Film review – Their Finest (Lone Scherfig, 2016)

You may look at the premise of Their Finest and, coupled with the cast, assume that the film is a lighthearted romp with its aim directly at those to whom World War II is a trip down memory lane rather than a history lesson. It’s an assessment that isn’t wildly wide of the mark, but there’s more substance here than meets the eye.

The story is about a woman rising up against industry stereotypes and an oppressive partner to become a great screenwriter for propaganda war films. That woman is Catrin Cole (Gemma Arteton) and the film-within-a-film depicts two sisters’ efforts in the miraculous evactuation of stranded Allied troops from Dunkirk beach. Central to this film is the drunken Uncle Frank, set to be portrayed by Ambrose Hilliard (Bill Nighy), whilst the film is co-written with Tom Buckley (Sam Claflin). Other minor roles include Jeremy Irons as the Secretary of War and Richard E. Grant as a studio executive.

Claflin and Arteton

Despite a feeling that a romantic subplot was going to undo all the hard work put in by a female lead being expertly guided by a female director, it was a wise choice to make her feelings for co-writer Tom serve a purpose to inspire Catrin’s career rather than making her career integral to her romantic endeavours. In this way, her feelings towards her co-writer is simply a character-building device.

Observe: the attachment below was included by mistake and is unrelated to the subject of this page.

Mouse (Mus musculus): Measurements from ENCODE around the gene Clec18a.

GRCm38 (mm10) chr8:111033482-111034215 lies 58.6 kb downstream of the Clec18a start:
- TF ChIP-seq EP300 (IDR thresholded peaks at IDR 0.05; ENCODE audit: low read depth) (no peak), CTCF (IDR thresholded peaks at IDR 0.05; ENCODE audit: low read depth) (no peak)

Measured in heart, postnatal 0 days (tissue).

There was a brief moment where I felt they were throwing away a really interesting character in her faux-husband Ellis Cole (Jack Huston). This is a man who has been injured in a previous battle and thus cannot join the war effort, nor can he earn a consistent living to support himself and Catlin. His failings are that he cannot bring himself to accept his partner’s financial support. In 2017 this is likely to stir an element of frustration amongst the feminist cinema-goers, which is a perfectly reasonable response given this remains such a hot topic. However, if one really tries hard to imagine the emotions of a man suffering from inadequacy-related depression in the height of World War II, I can’t help but feel that his side of the story wasn’t explored enough. His eventual lack of faithfulness was the easy route out of a cul-de-sac.

Bill Nighy’s role was satisfyingly gripping. His portrayal of an older actor struggling to be taken seriously following earlier successes is something that must resonate with many in the industry. Nighy is consistently and effortlessly funny in every role he tackles and that must, in an unusual way, be quite restrictive for his role choices. Here he is very much light relief but he plays a pivotal role in the final act when it comes to reasoning with a depressed Catlin. It’s a heartbreaking scene that really stands out as a centrepiece for both character arcs.

For all the accuracies in the costumes, scenery, colour choices, music and tone, the whole film would be nothing without an excellent performance from Arteton. This is a role that is specifically targeted to resonate with women who have had to rise up against criticism from men at home and at work throughout their lives.